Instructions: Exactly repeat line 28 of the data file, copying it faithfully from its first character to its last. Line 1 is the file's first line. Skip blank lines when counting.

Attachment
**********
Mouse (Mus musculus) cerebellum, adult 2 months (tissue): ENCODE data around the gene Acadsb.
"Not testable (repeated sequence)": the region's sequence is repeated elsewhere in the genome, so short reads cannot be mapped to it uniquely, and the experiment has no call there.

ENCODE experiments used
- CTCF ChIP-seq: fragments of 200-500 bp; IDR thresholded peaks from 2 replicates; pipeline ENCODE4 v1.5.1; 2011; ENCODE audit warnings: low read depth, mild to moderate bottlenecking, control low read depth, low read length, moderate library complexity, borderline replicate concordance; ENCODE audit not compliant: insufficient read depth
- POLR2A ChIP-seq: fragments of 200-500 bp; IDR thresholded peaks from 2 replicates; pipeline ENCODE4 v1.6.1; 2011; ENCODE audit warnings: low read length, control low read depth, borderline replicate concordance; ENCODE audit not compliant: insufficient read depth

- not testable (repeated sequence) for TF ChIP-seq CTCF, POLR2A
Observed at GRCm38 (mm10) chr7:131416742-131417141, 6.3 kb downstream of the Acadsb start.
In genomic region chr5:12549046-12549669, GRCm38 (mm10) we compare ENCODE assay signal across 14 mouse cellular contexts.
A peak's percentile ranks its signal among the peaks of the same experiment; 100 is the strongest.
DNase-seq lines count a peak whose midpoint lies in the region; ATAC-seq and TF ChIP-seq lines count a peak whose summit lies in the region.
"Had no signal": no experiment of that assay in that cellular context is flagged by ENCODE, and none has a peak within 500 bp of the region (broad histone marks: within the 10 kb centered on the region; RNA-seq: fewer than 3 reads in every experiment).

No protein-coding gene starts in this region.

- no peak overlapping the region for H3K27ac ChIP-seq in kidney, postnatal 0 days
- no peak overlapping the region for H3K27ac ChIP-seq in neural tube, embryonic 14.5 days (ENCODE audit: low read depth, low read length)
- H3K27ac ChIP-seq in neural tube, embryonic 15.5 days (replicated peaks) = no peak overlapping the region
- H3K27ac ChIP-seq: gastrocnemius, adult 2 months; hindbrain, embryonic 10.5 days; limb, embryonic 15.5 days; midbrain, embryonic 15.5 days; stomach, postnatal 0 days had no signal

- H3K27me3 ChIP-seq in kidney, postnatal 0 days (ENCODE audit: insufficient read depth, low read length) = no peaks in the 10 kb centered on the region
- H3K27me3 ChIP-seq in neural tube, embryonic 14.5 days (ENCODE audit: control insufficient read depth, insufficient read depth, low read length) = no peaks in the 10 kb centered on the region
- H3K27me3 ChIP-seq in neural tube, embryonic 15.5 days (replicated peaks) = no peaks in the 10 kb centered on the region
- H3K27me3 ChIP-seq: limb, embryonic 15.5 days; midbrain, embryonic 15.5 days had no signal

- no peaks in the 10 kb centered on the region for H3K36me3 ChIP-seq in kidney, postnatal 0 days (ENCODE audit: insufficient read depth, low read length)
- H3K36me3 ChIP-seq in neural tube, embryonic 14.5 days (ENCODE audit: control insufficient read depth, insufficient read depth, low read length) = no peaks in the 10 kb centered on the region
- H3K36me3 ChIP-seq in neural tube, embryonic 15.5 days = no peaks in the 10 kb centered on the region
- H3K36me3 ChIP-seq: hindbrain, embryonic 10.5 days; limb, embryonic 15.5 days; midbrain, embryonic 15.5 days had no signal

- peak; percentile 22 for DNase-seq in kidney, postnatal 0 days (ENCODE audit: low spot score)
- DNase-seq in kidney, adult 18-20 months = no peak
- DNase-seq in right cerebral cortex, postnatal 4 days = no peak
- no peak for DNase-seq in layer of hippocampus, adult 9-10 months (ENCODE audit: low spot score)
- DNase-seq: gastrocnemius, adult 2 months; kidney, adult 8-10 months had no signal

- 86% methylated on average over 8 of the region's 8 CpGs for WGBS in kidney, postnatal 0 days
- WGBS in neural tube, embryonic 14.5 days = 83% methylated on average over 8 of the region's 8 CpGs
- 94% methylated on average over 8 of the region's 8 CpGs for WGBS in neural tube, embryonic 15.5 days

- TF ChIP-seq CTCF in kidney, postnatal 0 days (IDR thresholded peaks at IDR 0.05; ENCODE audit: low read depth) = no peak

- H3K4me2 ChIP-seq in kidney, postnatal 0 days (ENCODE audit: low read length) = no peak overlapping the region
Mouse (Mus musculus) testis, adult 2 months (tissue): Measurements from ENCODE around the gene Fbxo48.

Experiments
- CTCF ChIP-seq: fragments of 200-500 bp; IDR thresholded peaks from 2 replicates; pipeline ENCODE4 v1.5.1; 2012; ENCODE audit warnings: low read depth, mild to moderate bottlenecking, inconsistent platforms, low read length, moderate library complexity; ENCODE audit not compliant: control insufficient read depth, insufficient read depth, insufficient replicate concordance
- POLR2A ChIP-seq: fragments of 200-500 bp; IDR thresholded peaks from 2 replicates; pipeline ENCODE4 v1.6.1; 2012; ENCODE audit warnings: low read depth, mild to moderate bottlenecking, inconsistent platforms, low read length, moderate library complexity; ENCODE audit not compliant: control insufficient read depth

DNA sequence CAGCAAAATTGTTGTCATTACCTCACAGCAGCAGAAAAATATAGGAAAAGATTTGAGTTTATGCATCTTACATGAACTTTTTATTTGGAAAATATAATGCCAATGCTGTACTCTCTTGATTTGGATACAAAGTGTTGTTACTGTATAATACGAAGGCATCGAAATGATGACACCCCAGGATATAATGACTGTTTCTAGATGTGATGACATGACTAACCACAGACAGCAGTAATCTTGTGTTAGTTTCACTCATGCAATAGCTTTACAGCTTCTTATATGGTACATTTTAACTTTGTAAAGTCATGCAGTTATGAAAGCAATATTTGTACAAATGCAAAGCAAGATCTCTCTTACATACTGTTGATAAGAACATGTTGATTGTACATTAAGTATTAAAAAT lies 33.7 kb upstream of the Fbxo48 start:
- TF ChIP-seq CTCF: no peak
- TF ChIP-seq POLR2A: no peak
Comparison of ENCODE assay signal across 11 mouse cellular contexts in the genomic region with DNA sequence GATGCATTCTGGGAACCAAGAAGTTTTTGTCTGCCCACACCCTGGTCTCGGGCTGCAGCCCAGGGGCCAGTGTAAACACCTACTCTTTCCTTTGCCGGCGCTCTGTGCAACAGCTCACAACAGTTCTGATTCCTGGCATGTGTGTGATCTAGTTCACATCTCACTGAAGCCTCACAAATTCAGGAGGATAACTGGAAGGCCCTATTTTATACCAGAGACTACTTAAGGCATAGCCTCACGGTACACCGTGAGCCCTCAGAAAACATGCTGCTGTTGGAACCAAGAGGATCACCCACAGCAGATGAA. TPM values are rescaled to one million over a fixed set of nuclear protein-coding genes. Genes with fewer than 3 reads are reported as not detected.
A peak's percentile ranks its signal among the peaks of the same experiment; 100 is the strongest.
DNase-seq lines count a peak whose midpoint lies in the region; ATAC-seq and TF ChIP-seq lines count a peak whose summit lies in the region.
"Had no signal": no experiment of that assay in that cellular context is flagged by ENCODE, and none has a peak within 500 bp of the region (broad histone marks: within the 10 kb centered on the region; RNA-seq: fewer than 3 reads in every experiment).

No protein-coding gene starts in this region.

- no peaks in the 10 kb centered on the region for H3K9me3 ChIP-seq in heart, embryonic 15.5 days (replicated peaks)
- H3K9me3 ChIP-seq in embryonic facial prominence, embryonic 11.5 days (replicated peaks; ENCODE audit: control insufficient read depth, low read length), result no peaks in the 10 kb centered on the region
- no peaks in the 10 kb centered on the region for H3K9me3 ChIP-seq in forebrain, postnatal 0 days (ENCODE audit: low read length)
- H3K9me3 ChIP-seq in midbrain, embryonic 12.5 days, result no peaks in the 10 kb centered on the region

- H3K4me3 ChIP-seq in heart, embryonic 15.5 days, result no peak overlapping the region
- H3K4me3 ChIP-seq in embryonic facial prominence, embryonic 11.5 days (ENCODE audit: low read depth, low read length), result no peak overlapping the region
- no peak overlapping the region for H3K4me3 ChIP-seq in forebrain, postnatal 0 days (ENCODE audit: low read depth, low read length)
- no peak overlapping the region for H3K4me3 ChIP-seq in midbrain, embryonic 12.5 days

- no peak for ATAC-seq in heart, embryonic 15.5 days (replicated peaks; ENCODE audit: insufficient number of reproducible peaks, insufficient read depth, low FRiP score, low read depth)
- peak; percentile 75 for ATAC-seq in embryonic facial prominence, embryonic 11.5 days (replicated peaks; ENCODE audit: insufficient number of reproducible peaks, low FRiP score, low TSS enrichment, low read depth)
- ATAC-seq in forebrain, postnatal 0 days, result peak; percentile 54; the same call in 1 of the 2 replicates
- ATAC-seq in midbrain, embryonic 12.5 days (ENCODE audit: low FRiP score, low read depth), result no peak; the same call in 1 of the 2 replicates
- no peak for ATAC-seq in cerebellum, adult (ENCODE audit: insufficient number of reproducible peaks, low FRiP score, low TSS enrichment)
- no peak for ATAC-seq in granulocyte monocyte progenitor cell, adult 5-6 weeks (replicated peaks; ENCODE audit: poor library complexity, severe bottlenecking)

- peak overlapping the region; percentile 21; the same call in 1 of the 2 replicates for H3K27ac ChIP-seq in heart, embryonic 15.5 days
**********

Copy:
- no peak for DNase-seq in layer of hippocampus, adult 9-10 months (ENCODE audit: low spot score)